Brooks Koepka should have won the 2019 Masters. There, I said it. Between the birdie putt he missed on No. 18 and the double-bogey he made on No. 12 after hitting his tee shot at the short par 3 in the water just ahead of Tiger Woods (who eventually beat him by one), Koepka had a ton of chances.
He finished at 12 under. Tiger finished at 13 under. There’s definitely an alternate version of that tournament in which Koepka lands his shot safely on No. 12 and we’re talking about how he only needs The Open Championship for a career grand slam.
All that to say, Koepka definitely knows what it takes to win both a major and the Masters. He’s tasted the former and nearly the latter. So this comment Tuesday on the “Dan Patrick Show” resonates.
“It’s going to be so cold. Balls aren’t going to be flying as far,” Koepka said. “Every par 5 basically plays into the wind from what I’ve been told. It’s going to change the golf course. I think you’ll see scores around even par instead of that 12, 15 under that you’ve been accustomed to. And I think it could really affect the back nine.”
Koepka might be right. The four dates of this year’s Masters — Nov. 12-15 — saw temperatures as high as 63 but as low as 30 last year. So weather, it seems, will be a factor — specifically the temperature.
My first Masters in 2007 doubled as one of the most bizarre. Zach Johnson shot a 1-over 289 that year to beat Retief Goosen, Rory Sabbatini and Tiger Woods by two. Weather was certainly a factor that week as temperatures dipped in what was an unseasonably chilly spring in Georgia.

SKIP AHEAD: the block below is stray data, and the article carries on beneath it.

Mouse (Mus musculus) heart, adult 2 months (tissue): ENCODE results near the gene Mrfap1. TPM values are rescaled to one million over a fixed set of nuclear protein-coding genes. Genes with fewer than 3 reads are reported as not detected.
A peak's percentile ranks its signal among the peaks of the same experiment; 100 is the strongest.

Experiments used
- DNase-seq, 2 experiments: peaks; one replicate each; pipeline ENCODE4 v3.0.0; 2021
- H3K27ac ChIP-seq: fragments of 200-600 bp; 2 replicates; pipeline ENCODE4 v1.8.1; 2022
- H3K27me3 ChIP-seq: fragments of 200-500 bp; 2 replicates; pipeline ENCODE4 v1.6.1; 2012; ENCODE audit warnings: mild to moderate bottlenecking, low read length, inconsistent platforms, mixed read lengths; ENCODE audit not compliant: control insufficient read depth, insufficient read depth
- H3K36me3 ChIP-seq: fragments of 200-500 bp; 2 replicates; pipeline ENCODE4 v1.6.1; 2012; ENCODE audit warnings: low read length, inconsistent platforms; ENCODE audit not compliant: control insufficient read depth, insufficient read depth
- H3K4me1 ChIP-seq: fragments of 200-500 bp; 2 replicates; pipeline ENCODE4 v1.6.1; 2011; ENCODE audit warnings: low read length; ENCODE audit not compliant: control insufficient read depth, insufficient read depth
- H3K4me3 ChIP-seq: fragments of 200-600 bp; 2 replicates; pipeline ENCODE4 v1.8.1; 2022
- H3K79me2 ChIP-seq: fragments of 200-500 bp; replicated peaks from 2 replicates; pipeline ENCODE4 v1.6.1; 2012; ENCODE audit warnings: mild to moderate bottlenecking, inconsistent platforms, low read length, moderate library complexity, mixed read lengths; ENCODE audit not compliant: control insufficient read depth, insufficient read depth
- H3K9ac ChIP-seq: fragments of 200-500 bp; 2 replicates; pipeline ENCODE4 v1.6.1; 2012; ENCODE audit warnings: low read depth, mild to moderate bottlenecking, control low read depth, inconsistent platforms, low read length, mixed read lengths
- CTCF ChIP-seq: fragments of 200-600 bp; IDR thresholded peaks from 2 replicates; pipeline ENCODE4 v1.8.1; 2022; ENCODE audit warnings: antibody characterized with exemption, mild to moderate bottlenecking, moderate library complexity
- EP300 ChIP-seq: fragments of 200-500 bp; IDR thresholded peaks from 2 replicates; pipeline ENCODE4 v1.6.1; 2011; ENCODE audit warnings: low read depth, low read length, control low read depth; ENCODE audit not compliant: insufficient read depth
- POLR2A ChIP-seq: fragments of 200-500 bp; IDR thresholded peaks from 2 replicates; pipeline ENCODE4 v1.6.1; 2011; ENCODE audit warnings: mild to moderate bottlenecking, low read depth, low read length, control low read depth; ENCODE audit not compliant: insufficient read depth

In fact, the two worst scores to win a Masters since the turn of the century — Johnson’s 1 over and Danny Willett’s 5 under in 2016 — were both cold. The third round in 2016, when Jordan Spieth and Rory McIlroy played in the final pairing on Saturday, was windy as well. McIlroy shot 77. Spieth’s 73 seemed magnificent.
The other thing I remember from that week is Willett taking off his sweater as he came up No. 18 with the realization that he was likely the winner of the green jacket. The low that day was 43 degrees. It certainly wasn’t the heater that Tiger Woods experienced at last year’s Masters.
So Koepka is right in that weather could be a factor, though I’m hesitant about the even-par score. Even par or worse has only won this tournament four times, and there have definitely been instances which have been colder and nastier than what players are likely to face come November for the first fall Masters in history.